Thread Number: 73392  /  Tag: Vintage Dishwashers
Early 60s ge dishwasher
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Post# 969287   11/21/2017 at 18:22 (364 days old) by carolinacat (north carolina)        

What can you guys and gals tell me about it. It's close to me and I figure why not.

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Post# 969288 , Reply# 1   11/21/2017 at 18:27 (364 days old) by appnut (TX)        

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With the racks in the way, it's difficult to get a clear view of the area around the sump to see if there's rust.    I'm surprised this is still around, unless it wasn't hardly used at all.   this is like a 1964 to 1966 I think.

Post# 969298 , Reply# 2   11/21/2017 at 19:31 (364 days old) by carolinacat (north carolina)        

I'm thinking it must not clean too good and they didn't use it much or like washing dishes by hand. Guy said the rest of the kitchen were newer appliances. Not new new but you know what I mean.

Post# 969304 , Reply# 3   11/21/2017 at 20:46 (364 days old) by Norgeway (mocksville n c )        
Oh. They wash fine. But

They sound about like a chainsaw running

Post# 969323 , Reply# 4   11/21/2017 at 22:21 (364 days old) by carolinacat (north carolina)        

Better or worse than my spintube. Haha

Post# 969326 , Reply# 5   11/21/2017 at 22:54 (364 days old) by appnut (TX)        

appnut's profile picture

Better than the spin tube.  You can put pots in the bottom rack!!

Post# 969359 , Reply# 6   11/22/2017 at 07:02 (364 days old) by combo52 (Beltsville,Md)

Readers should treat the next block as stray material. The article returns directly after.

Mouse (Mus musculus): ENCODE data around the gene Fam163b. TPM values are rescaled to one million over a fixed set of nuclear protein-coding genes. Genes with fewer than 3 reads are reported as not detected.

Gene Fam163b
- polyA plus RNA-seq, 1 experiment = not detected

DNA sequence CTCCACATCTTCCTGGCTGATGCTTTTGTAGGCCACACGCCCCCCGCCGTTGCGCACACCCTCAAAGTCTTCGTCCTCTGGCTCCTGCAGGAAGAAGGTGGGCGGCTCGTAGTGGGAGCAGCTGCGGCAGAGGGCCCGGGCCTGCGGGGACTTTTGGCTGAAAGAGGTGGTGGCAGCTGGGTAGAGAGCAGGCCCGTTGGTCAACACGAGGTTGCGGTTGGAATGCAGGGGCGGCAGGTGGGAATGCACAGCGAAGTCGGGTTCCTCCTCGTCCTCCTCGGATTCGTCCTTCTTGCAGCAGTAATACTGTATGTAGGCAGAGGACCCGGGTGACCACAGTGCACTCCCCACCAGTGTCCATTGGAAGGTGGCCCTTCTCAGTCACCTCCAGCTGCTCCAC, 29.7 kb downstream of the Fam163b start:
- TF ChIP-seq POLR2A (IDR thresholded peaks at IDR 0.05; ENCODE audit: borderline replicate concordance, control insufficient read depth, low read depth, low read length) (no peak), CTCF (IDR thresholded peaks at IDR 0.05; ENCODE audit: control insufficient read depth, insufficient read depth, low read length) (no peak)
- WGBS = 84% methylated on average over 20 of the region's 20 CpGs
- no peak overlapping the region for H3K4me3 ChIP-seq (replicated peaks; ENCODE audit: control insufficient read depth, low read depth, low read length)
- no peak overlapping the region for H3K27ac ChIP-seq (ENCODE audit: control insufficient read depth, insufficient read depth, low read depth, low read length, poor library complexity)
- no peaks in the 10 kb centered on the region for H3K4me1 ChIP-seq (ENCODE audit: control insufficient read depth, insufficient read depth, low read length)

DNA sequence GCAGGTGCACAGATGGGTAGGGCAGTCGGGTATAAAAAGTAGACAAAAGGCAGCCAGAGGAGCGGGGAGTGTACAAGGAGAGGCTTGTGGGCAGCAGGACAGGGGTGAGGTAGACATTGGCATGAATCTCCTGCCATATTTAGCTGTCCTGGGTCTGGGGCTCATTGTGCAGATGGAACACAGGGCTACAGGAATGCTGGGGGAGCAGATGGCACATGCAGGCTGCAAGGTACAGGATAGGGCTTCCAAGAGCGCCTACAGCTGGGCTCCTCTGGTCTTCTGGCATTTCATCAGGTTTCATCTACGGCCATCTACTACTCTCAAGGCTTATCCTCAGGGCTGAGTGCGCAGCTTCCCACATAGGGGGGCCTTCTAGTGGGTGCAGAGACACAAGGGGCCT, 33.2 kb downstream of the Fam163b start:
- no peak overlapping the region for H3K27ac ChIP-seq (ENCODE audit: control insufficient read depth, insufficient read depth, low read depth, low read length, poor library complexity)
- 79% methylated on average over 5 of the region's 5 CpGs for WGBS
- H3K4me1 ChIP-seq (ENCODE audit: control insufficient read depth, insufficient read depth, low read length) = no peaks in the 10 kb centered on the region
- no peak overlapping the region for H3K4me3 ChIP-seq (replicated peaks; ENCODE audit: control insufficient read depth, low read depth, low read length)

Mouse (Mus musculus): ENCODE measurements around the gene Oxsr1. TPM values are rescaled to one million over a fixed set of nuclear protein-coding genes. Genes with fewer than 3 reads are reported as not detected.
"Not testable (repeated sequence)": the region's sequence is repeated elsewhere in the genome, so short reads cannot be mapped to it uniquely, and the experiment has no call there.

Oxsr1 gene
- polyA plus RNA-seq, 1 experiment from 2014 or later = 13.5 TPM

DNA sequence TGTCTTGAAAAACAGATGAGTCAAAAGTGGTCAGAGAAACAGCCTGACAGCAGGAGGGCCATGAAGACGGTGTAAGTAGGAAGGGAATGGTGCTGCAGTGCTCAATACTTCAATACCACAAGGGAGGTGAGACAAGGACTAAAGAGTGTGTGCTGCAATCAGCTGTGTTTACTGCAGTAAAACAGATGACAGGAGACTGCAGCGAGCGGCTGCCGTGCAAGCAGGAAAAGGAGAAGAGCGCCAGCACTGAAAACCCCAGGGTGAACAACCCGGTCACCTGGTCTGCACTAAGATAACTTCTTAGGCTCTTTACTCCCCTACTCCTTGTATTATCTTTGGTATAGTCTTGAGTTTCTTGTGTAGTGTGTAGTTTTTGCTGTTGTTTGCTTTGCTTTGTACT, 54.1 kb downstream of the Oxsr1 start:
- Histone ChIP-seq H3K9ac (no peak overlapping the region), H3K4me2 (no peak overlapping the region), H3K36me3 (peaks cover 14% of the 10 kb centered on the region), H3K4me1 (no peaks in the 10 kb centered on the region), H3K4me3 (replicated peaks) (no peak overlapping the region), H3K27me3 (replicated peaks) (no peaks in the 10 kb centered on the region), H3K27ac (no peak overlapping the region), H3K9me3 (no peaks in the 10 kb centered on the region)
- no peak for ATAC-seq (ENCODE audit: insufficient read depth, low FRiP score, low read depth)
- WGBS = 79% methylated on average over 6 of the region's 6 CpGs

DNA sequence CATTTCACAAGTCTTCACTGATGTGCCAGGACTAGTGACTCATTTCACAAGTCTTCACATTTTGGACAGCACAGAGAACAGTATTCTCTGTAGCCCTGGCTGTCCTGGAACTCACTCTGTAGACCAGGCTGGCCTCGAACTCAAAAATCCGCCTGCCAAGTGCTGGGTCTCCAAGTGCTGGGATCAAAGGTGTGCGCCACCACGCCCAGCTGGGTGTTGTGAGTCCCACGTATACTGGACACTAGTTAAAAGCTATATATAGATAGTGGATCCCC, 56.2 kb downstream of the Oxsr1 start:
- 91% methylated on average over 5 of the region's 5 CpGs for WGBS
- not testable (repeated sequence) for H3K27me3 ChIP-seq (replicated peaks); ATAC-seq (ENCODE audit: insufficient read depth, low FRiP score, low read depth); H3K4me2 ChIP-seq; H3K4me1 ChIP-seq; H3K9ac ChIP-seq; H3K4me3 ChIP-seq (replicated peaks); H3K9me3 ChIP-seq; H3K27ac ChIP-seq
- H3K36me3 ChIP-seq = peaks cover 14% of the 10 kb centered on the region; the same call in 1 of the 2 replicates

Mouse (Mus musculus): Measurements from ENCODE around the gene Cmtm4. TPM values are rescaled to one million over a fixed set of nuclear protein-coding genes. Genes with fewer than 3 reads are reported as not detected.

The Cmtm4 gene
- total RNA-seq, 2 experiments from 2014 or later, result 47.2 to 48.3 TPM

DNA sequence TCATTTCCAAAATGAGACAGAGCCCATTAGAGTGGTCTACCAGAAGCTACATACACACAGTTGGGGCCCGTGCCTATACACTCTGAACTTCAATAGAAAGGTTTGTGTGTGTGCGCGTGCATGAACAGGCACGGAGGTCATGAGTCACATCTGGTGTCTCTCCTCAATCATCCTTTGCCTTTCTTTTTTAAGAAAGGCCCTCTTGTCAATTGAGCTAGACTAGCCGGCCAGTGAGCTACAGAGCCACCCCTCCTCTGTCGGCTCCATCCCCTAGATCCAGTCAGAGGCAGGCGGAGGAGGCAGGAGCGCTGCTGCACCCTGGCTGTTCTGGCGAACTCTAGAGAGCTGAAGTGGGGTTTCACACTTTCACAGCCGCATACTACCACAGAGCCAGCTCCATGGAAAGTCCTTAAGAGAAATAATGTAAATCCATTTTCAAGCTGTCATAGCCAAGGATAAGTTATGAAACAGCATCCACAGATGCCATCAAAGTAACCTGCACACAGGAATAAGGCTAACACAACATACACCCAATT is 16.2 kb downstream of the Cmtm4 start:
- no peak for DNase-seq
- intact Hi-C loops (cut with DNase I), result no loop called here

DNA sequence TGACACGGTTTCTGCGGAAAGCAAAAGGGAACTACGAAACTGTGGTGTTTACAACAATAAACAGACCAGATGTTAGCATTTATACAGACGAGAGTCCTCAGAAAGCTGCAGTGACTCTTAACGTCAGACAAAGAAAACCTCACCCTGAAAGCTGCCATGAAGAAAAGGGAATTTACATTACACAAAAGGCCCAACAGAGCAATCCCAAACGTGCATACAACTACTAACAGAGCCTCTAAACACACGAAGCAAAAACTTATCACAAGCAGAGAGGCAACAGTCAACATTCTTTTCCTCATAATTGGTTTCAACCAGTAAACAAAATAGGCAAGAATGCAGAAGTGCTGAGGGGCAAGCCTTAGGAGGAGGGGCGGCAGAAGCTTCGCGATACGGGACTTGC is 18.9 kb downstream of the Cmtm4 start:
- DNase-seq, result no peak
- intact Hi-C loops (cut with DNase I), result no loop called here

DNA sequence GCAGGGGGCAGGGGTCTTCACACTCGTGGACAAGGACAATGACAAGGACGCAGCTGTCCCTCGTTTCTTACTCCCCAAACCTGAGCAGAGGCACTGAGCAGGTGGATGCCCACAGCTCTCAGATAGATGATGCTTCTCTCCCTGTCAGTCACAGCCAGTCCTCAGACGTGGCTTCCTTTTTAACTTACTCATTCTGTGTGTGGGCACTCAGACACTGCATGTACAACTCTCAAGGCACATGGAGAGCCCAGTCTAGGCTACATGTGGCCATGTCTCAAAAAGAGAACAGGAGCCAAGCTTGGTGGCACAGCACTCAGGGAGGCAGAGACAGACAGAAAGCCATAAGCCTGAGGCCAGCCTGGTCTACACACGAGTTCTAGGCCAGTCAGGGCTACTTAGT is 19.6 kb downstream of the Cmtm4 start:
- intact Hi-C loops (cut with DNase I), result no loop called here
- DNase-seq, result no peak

Last Of The 1/3 HP GE DWs

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This DW is around 1965-7, these washed just ok it would be a toss-up with a FD spin-tube machine.


The GE is more conventional in loading.


This GE appears to have never really been used, many people still just do not use DWs for many reasons.


If anything goes wrong with the pump or motor on this DW they are very difficult to fix as there are just no parts around for this pump and motor style anymore, but you could be lucky and this low use machine could run for a number of years.


If you put it in service be sure to lubricate the motor start relay, these relays often would stick on these DWs and it will burn out the motor in a matter on minutes.


John L.

Post# 969376 , Reply# 7   11/22/2017 at 10:25 (363 days old) by ken (Ulster Hgts, NY)        

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Would the tub on this have a porcelain or plastisol surface?

Post# 969399 , Reply# 8   11/22/2017 at 12:53 (363 days old) by toploader55 (Massachusetts Sand Bar, Cape Cod)        

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I believe GE was strictly Plastsol from the time of the Princess/ Empress and from then on all the front load models and Mobile Maid series.

I think Hotpoint was the only machine in the GE family that offered Porcelain Wash Chambers.

Post# 969415 , Reply# 9   11/22/2017 at 16:00 (363 days old) by ken (Ulster Hgts, NY)        

ken's profile picture
Thanks for the info. Guess I forgot GE went to the Plastisol tub that early. So for 20 years, give or take, they used that crappy coating. As if they didn't know early on the potential problems it created. What really doesn't make sense is at the same time their Hotpoint division was producing porcelain tub machines.